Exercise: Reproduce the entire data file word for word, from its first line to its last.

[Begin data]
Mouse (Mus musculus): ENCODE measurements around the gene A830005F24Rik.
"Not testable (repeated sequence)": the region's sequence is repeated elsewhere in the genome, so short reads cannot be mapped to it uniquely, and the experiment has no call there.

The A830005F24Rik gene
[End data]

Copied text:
Mouse (Mus musculus): ENCODE measurements around the gene A830005F24Rik.
"Not testable (repeated sequence)": the region's sequence is repeated elsewhere in the genome, so short reads cannot be mapped to it uniquely, and the experiment has no call there.

The A830005F24Rik gene